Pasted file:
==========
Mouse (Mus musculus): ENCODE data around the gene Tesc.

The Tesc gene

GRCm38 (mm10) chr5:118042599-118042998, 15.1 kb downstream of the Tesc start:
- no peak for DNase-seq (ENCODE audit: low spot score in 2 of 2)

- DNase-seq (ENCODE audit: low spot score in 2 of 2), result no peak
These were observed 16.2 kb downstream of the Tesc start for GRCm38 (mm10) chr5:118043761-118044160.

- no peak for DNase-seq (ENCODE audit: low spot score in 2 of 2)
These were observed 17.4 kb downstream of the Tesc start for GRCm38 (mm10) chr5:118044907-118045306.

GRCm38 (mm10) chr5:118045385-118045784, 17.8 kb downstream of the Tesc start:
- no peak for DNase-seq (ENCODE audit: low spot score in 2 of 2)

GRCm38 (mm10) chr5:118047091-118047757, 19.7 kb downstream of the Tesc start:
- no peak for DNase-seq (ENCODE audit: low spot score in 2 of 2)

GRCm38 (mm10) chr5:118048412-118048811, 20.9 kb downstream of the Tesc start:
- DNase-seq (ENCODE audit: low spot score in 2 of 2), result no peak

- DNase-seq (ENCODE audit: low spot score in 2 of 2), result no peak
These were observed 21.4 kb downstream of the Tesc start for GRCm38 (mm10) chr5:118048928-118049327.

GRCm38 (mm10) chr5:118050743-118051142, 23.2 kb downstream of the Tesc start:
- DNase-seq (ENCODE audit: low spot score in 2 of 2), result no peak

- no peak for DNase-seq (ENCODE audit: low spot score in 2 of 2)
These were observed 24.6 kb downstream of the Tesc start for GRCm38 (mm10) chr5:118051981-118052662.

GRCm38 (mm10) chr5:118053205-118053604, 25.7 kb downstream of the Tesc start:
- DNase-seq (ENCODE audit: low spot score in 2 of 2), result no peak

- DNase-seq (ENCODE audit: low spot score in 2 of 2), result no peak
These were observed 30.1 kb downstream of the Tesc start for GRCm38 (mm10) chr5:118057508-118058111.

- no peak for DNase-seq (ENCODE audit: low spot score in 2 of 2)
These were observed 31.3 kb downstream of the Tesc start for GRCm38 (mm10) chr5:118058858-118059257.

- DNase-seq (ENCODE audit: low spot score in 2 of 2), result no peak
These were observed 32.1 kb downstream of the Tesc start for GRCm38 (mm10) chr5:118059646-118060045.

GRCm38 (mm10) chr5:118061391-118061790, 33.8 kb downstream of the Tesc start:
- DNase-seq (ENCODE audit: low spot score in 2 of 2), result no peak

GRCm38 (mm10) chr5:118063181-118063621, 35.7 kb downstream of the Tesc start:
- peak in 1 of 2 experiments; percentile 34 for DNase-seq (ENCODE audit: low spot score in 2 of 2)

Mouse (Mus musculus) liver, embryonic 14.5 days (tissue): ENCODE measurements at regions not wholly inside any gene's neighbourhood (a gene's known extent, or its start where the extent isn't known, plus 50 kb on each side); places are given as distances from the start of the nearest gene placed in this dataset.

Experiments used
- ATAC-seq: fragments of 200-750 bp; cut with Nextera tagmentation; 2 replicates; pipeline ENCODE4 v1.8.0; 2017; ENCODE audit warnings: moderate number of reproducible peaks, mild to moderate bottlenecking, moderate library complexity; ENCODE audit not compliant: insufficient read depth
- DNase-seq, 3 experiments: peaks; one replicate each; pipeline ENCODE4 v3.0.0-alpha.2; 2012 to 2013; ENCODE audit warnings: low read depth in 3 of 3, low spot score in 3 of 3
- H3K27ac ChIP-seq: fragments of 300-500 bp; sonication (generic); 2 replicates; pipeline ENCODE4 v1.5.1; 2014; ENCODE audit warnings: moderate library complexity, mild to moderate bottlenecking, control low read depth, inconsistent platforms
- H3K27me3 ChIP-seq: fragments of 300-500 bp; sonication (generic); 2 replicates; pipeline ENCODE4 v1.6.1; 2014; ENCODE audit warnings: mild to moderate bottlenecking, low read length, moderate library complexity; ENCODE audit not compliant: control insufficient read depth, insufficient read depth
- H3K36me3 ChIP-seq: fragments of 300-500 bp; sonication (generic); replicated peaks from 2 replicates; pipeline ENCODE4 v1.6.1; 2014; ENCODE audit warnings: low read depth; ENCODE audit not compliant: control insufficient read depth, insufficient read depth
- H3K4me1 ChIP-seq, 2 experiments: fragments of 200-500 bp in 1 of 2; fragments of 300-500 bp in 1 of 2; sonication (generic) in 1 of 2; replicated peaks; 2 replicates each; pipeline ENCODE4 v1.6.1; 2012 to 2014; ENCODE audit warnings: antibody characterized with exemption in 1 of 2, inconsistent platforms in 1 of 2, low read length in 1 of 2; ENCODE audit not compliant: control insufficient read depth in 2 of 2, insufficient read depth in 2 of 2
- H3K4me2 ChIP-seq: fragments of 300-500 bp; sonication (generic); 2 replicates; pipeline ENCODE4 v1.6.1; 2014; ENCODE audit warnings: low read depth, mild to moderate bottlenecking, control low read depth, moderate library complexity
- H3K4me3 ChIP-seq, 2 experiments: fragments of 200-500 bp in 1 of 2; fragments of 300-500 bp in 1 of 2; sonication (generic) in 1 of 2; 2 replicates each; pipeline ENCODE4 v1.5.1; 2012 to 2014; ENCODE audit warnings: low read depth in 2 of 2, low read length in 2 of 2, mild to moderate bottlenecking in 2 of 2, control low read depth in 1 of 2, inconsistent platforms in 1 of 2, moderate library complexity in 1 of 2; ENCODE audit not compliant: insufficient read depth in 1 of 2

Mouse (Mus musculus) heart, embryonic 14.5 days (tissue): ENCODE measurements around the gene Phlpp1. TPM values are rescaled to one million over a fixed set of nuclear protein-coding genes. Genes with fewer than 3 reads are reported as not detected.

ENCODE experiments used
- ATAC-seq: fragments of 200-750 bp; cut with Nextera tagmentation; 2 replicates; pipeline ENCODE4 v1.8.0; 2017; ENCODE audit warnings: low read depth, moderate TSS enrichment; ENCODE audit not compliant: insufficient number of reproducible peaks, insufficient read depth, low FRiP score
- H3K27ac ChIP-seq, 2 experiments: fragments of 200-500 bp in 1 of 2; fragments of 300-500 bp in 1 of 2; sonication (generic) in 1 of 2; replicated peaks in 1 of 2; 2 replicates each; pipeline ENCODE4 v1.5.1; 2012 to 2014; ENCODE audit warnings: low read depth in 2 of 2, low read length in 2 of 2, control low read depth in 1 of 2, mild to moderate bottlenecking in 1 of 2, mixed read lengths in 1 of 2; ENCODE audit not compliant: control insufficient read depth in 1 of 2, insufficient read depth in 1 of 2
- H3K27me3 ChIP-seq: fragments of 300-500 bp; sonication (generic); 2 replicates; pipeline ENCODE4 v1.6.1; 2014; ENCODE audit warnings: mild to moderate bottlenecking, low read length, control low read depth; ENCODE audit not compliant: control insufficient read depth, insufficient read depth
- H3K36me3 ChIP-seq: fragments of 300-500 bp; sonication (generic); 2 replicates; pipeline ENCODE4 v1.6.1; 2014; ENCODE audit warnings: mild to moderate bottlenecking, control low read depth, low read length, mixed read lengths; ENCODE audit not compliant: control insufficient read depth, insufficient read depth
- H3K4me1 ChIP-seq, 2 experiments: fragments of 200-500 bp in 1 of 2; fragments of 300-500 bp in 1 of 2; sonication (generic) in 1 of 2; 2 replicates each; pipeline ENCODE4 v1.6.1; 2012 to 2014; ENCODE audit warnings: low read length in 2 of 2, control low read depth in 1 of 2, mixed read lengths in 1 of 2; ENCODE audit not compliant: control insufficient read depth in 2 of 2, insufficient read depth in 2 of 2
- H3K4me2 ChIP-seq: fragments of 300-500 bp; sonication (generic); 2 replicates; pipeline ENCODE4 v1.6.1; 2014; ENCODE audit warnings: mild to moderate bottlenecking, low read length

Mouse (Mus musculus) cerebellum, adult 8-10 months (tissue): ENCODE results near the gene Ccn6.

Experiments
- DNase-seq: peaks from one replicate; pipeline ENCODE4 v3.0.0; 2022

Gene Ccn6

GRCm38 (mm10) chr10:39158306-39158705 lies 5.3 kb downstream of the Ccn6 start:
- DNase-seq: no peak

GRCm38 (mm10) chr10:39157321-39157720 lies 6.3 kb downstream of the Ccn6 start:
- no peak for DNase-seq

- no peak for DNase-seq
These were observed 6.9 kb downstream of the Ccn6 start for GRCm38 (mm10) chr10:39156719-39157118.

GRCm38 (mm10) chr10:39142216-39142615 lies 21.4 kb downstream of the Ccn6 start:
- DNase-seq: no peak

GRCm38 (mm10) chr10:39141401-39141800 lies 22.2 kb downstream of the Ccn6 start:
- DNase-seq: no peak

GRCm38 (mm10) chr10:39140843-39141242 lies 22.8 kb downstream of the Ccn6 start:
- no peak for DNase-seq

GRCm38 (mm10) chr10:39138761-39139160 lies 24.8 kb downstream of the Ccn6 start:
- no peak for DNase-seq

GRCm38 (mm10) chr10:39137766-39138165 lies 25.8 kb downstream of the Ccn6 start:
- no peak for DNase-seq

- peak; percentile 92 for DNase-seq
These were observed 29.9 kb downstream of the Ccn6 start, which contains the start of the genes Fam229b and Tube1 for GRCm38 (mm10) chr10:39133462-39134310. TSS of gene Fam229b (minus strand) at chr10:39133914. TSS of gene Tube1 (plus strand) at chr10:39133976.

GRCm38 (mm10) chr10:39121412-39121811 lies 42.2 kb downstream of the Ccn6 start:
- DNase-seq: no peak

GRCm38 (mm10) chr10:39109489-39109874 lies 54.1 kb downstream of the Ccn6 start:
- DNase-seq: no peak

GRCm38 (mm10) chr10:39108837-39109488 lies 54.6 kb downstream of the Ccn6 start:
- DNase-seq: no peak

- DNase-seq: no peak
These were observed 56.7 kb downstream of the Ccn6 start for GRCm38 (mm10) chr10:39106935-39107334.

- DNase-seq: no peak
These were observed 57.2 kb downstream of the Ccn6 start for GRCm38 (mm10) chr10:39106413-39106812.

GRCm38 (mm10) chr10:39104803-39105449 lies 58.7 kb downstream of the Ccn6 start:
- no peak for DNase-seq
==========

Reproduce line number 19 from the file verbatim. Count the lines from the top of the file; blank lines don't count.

- no peak for DNase-seq (ENCODE audit: low spot score in 2 of 2)